Usually, in traditional marketing and advertising, a brand pays upfront for ad space regardless of how well it does. That could cost your business hundreds of dollars without ever seeing a conversion—marketers can estimate the results, but they’re never guaranteed. Performance marketing is specifically used to drive actions and track and measure those actions, all while attributing the ROI of each asset, campaign, or activity.
Strategies Under B2B Performance Marketing
B2B marketing as a whole has evolved tremendously over the years. Due to the advanced tools available, performance marketing can create high-performing campaigns for various audiences and different goals.
Several types fall under the performance marketing umbrella:
Native ads are more effective than display ads because they don’t look like ads. They blend in seamlessly with their environment, so they don’t disrupt the user’s browsing experience.
Most consumers use ad blockers or filter advertisements subconsciously (or both), but native advertising gets 10x more clicks than other forms of online advertising. Your ad’s design, content, and writing style mirror the non-paid content around it, making the user feel like it really belongs.
Sponsored content involves including a dedicated post or video on a website that publishes similar content. This way, the sponsored content will blend in with the rest but still have some indication that it’s sponsored. Sponsored articles can drive qualified traffic and conversions and increase overall online visibility in front of a highly targeted audience.
This is commonly seen with celebrities, social media influencers, PR sites, etc. These posts are contextual and help businesses access the influencers’ fan base or channels to expand their customer base.
Related Reading: How Brands are Using Self-Serve Ad Platforms to Adapt to Data Developments
Social Media Marketing
This form of performance marketing uses social media networks to gain traffic and build brand awareness. Social media offers not only the opportunity to reach users and drive them to your site, but users can also share your sponsored content organically, extending your reach far beyond the original post.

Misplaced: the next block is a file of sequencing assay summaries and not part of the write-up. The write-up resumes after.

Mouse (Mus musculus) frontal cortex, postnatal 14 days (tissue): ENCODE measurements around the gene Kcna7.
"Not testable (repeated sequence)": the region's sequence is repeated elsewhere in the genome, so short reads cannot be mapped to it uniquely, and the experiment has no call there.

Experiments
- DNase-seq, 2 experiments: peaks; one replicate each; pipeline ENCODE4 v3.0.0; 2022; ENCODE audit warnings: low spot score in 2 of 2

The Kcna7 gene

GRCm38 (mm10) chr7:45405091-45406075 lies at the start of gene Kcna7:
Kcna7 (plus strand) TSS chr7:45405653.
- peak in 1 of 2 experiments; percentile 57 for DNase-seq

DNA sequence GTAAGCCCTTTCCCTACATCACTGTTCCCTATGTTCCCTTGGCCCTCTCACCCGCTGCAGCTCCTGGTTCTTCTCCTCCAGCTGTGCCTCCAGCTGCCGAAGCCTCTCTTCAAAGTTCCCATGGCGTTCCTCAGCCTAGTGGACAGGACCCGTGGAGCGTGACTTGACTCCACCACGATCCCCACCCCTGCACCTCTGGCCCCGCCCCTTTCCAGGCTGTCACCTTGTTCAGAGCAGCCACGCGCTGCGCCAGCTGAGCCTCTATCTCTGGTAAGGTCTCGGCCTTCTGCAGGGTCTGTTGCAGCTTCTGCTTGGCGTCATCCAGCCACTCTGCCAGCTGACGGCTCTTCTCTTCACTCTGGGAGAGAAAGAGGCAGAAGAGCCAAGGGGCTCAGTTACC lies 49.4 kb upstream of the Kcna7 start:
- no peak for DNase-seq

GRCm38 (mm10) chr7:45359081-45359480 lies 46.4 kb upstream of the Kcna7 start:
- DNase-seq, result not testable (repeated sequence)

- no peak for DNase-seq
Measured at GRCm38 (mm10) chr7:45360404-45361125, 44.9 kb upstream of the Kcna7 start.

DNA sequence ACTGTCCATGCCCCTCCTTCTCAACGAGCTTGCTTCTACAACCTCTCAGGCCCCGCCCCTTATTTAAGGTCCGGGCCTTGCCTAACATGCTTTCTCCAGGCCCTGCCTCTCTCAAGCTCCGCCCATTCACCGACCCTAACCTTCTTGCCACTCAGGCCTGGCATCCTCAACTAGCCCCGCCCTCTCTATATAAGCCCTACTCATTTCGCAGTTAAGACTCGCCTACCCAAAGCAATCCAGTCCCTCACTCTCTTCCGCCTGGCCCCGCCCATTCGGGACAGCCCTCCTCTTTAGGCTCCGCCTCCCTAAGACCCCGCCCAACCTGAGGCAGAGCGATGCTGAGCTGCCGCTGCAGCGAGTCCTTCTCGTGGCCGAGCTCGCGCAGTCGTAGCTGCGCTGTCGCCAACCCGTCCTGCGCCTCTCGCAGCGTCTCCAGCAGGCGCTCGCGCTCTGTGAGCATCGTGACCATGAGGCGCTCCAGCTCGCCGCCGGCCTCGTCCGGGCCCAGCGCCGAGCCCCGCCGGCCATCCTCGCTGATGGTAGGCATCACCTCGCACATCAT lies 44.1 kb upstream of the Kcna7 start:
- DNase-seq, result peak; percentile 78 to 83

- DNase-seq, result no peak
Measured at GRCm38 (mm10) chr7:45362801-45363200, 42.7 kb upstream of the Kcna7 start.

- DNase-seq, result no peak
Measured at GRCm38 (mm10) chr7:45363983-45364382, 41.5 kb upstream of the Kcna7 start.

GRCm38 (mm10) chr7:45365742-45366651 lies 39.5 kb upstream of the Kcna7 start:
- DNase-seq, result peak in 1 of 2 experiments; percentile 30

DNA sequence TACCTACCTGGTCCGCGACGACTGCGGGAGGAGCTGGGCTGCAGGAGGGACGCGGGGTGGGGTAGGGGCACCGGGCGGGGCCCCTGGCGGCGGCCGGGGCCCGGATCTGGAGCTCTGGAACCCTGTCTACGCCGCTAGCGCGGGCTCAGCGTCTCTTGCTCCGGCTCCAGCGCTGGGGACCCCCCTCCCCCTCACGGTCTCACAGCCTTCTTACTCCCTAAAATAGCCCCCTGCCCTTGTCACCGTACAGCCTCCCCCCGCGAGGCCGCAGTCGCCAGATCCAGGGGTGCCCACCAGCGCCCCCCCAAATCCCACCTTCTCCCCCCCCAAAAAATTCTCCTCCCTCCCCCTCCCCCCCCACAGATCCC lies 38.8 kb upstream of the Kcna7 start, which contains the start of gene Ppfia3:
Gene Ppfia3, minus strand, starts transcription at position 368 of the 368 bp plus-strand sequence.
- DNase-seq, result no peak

Social performance marketing also aims to create engaging B2B content that will encourage customers to interact with the brand. Social media networks provide clear metrics to measure KPIs such as cost per click (CPC) and your overall ROI.
Search Engine Marketing (SEM)
Advocates of SEM will tell you its strength is that it enables advertisers to put their ads in front of customers who are ready to buy. It’s definitely worth the time and investment to showcase your brand while the intent to purchase is high.
With SEM, you reach potential customers by showing ads when specific search terms are entered into search engines like Google, Bing, and Yahoo. Keywords are the foundation of this strategy, and choosing them wisely is pretty critical—identifying keywords relevant to your brand that prospective customers will use when searching is vital. For organic SEM, many performance marketers rely on content marketing and SEO-optimized landing pages.
Affiliate performance marketing aims to get customers to buy products or services from the advertiser by using a commission-based selling scheme. Affiliates send traffic to advertisers and receive a lucrative offer in exchange for an agreed-upon action (usually a sale). Affiliate publishers essentially act as an extension of your brand, using their site to sell your goods and services to users.
Learning the practical aspects of performance marketing can set your business up for success if you pursue one of these strategies. It’s not a one-size-fits-all solution, but brands looking to use their marketing dollars in a scalable fashion that focuses on short-term metrics should consider using performance marketing.
Need help developing a performance marketing strategy and putting it into action? Let’s get in touch!